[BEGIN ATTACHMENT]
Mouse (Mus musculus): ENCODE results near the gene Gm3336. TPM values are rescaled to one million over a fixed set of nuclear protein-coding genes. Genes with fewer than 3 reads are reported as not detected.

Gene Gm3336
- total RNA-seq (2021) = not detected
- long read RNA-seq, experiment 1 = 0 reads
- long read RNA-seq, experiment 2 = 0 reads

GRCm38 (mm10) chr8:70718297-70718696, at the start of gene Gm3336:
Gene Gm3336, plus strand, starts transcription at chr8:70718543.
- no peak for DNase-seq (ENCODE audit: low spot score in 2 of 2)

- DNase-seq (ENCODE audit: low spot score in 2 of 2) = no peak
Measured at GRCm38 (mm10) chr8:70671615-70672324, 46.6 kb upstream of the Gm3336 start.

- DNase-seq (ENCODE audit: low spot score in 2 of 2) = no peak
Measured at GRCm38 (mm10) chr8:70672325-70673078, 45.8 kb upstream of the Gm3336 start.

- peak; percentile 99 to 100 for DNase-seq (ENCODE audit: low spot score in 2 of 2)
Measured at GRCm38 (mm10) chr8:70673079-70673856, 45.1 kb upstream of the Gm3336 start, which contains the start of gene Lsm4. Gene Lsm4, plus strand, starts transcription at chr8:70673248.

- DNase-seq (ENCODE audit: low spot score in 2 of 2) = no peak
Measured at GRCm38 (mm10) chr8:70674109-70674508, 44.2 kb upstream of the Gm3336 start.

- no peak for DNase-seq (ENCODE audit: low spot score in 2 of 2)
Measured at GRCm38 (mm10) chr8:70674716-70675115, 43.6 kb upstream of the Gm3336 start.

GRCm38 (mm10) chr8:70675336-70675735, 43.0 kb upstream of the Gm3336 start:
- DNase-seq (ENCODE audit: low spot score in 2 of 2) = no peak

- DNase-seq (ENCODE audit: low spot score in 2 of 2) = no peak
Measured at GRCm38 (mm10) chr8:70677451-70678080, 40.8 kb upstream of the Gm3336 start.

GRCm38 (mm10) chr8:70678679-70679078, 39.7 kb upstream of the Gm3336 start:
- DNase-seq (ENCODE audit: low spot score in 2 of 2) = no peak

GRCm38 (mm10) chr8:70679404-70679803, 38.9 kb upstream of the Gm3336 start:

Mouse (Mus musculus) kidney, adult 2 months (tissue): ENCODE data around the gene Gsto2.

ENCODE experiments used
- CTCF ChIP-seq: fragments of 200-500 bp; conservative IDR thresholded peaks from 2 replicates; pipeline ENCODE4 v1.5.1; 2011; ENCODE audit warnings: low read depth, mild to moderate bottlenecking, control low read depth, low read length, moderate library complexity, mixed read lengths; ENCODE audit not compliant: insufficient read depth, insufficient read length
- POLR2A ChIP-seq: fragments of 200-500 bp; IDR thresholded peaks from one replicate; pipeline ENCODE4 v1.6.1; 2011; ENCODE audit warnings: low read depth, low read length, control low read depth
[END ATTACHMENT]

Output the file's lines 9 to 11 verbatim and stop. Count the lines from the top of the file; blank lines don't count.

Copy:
- DNase-seq (ENCODE audit: low spot score in 2 of 2) = no peak
Measured at GRCm38 (mm10) chr8:70671615-70672324, 46.6 kb upstream of the Gm3336 start.

- DNase-seq (ENCODE audit: low spot score in 2 of 2) = no peak